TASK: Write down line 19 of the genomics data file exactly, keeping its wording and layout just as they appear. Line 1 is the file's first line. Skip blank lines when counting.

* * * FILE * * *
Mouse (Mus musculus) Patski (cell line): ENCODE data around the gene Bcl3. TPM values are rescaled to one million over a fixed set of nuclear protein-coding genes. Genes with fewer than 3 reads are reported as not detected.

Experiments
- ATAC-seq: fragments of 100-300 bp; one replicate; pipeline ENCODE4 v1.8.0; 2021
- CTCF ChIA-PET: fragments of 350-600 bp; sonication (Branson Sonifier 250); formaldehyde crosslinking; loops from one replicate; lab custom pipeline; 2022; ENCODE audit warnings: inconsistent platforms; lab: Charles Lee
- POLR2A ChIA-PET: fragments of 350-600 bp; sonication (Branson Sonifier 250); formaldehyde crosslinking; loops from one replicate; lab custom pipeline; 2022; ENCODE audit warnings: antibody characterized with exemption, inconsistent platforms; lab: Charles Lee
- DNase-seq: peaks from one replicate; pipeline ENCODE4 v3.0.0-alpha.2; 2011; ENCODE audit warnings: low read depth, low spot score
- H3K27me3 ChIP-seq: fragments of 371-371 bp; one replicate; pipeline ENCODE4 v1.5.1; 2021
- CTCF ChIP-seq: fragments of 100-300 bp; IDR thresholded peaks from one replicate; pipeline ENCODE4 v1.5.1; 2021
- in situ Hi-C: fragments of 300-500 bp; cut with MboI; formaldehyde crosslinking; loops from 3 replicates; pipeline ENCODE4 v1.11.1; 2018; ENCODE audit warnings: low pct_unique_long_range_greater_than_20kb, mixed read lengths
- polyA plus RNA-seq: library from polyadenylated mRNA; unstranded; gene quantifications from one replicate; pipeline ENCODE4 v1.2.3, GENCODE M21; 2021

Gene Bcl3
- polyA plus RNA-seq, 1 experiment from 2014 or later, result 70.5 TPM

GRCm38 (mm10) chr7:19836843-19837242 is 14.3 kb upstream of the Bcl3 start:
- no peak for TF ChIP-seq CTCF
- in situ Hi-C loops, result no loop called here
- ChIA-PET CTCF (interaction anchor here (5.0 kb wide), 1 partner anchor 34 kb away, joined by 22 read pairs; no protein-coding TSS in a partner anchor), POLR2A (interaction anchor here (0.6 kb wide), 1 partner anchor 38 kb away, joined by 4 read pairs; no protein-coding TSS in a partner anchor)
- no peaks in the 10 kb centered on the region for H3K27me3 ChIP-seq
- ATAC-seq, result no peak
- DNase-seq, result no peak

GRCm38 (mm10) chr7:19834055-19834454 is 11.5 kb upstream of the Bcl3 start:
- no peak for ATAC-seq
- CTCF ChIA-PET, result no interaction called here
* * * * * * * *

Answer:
- DNase-seq, result no peak